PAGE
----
Depression Among Older Adults in the United States and England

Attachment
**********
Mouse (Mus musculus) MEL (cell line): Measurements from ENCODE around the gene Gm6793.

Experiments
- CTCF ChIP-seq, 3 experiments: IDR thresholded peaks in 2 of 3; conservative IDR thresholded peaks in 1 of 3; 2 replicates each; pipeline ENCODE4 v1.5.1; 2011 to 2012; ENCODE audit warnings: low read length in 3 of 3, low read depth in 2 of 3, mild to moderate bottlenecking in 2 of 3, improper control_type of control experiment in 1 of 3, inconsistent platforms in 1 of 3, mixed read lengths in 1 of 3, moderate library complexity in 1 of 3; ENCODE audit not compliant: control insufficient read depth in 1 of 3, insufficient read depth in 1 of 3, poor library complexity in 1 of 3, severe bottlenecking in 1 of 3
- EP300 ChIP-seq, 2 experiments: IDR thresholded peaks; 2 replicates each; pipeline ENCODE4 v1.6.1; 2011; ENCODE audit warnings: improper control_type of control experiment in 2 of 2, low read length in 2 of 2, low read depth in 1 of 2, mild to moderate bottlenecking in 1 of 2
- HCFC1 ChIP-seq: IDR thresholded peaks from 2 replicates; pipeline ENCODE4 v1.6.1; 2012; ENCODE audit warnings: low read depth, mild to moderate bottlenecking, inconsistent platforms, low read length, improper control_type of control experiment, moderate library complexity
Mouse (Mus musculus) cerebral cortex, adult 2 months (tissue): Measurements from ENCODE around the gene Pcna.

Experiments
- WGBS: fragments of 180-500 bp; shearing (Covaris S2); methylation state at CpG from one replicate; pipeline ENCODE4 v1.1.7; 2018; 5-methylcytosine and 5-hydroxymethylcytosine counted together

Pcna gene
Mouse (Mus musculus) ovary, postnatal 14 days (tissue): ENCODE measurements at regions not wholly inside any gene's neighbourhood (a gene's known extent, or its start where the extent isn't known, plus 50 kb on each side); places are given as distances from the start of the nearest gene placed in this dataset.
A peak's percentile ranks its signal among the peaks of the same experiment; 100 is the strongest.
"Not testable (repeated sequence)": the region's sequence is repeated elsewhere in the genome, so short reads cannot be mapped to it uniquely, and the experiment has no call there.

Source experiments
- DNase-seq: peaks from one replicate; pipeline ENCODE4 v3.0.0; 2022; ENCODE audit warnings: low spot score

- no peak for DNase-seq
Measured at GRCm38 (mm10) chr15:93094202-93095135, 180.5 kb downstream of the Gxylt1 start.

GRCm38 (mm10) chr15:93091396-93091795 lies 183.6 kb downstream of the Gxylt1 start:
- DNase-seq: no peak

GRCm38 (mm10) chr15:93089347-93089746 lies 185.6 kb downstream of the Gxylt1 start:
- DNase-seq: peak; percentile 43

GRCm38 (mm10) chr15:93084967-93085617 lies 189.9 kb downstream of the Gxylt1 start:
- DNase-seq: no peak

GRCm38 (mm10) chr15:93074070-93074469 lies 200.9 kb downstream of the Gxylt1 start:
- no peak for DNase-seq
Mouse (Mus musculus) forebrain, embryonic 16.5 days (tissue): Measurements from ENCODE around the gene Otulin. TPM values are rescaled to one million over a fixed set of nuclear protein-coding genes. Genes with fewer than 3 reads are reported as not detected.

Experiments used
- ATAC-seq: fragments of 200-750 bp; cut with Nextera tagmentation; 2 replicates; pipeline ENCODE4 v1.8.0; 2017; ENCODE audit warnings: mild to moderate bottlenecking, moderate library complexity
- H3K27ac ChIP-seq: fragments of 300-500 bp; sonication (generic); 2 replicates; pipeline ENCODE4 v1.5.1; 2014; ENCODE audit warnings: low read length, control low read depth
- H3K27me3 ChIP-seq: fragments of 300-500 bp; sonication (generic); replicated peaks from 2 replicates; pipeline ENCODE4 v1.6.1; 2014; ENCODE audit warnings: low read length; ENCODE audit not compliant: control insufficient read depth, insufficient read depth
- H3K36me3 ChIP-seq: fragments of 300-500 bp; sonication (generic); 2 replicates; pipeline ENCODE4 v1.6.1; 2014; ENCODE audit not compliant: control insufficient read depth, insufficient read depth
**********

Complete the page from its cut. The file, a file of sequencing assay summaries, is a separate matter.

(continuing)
Context: Depression negatively affects health and well being among older adults, but there have been no nationally representative comparisons of depression prevalence among older adults in England and the United States. Objective: The authors sought to compare depressive symptoms among older adults in these countries and identify sociodemographic and clinical correlates of depression in these countries. Design and Setting: The authors assessed depressive symptoms in non-Hispanic whites aged 65 years and older in 2002 in two nationally representative, population-based studies: the U.S. Health and Retirement Study and English Longitudinal Study of Ageing. Participants: A total of 8,295 Health and Retirement Study respondents and 5,208 English Longitudinal Study of Ageing respondents. Main Outcome Measures: The authors measured depressive symptoms using the eight-item Center for Epidemiologic Studies Depression Scale. The authors determined whether depressive symptom differences between the United States and England were associated with sociodemographic characteristics, chronic health conditions, and health behaviors. Results: Significant depressive symptoms (Center for Epidemiologic Studies Depression Scale score >=4) were more prevalent in English than U.S. adults (17.6% versus 14.6%, adjusted Wald test F[1, 1593] = 11.4, p < 0.001). Adjusted rates of depressive symptoms in England were 19% higher compared with the United States (odds ratio: 1.19, 95% confidence interval: 1.01-1.40). U.S. adults had higher levels of education, and net worth, but lower levels of activities of daily living/instrumental activities of daily living impairments, tobacco use, and cognitive impairment, which may have contributed to relatively lower levels of depressive symptoms in the United States. Conclusions: Older adults in the United States had lower rates of depressive symptoms than their English counterparts despite having more chronic health conditions. Future cross-national studies should identify how depression treatment influences outcomes in these populations. Copyright (C) 2010 American Association for Geriatric Psychiatry;